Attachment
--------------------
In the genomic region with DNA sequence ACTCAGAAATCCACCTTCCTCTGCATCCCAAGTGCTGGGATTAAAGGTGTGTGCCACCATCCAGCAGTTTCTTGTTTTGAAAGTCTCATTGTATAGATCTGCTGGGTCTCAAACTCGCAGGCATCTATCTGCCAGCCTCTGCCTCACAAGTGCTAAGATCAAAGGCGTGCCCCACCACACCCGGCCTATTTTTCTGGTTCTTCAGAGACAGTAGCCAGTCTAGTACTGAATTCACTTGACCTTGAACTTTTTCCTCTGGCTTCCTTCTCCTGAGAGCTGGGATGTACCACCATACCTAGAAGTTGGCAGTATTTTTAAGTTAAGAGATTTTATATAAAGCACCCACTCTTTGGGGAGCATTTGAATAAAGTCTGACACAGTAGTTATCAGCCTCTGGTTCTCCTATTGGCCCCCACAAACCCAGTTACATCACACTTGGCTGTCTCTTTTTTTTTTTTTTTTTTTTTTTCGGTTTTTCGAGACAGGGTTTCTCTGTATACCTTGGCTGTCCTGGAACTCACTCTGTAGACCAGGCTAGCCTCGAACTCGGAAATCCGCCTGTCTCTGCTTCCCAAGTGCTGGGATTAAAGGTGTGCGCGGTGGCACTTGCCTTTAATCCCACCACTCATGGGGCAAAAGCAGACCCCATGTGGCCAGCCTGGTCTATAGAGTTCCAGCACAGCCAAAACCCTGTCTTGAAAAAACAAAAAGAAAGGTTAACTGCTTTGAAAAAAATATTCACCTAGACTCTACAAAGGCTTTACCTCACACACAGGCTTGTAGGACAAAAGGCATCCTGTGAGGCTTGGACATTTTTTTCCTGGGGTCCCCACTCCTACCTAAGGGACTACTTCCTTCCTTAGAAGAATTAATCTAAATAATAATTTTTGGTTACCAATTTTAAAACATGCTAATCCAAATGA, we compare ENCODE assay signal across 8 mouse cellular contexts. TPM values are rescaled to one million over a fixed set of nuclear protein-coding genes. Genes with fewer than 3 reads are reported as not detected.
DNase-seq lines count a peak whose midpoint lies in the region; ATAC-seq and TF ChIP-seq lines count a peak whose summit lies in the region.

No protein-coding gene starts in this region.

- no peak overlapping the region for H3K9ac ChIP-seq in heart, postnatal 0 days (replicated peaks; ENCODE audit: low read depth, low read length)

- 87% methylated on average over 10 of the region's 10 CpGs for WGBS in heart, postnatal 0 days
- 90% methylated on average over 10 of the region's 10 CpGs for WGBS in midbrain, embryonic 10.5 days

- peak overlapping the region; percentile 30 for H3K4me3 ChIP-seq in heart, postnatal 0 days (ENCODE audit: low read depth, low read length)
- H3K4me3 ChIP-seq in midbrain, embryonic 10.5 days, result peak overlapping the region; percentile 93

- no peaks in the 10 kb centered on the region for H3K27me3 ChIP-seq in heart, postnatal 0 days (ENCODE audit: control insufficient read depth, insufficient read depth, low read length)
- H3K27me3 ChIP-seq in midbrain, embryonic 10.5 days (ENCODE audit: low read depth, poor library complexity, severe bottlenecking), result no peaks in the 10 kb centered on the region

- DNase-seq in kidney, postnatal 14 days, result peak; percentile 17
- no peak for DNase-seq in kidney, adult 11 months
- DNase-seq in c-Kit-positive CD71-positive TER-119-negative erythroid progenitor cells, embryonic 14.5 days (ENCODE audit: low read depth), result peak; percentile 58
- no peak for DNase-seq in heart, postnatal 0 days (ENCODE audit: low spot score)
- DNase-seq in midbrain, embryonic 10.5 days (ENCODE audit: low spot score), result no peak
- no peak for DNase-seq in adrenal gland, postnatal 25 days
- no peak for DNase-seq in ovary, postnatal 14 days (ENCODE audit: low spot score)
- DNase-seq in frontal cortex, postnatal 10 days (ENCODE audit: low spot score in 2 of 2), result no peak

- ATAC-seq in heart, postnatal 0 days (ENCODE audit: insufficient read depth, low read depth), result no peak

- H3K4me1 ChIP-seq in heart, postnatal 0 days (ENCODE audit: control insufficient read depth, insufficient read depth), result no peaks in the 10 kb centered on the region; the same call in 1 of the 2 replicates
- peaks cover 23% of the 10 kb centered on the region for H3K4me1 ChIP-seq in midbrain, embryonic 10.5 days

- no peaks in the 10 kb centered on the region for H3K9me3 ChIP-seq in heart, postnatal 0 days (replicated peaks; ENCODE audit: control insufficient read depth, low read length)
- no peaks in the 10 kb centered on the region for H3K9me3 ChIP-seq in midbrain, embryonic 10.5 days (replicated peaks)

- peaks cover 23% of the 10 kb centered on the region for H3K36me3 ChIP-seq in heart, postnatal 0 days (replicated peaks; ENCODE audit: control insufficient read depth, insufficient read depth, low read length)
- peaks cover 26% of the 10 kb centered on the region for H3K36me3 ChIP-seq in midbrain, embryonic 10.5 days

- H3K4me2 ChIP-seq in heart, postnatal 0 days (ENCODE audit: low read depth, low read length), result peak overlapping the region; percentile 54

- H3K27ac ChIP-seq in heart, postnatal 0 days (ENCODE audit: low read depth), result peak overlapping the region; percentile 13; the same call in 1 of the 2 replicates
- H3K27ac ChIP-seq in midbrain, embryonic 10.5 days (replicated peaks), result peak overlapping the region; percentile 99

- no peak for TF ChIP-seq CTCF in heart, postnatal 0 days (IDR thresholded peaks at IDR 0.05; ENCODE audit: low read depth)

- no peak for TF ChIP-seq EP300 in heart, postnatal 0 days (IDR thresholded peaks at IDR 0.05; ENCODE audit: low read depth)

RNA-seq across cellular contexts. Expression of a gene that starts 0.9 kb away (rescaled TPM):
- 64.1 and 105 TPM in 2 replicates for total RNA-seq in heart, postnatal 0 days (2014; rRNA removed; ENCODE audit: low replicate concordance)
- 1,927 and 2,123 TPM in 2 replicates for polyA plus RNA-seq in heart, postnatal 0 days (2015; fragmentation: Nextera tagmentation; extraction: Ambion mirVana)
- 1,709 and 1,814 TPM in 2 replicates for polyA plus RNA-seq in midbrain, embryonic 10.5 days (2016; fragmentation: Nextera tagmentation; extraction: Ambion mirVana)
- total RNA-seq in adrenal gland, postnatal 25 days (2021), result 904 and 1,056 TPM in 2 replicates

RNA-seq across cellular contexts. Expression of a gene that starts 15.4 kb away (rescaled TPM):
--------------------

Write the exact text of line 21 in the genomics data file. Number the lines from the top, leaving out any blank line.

- peaks cover 23% of the 10 kb centered on the region for H3K4me1 ChIP-seq in midbrain, embryonic 10.5 days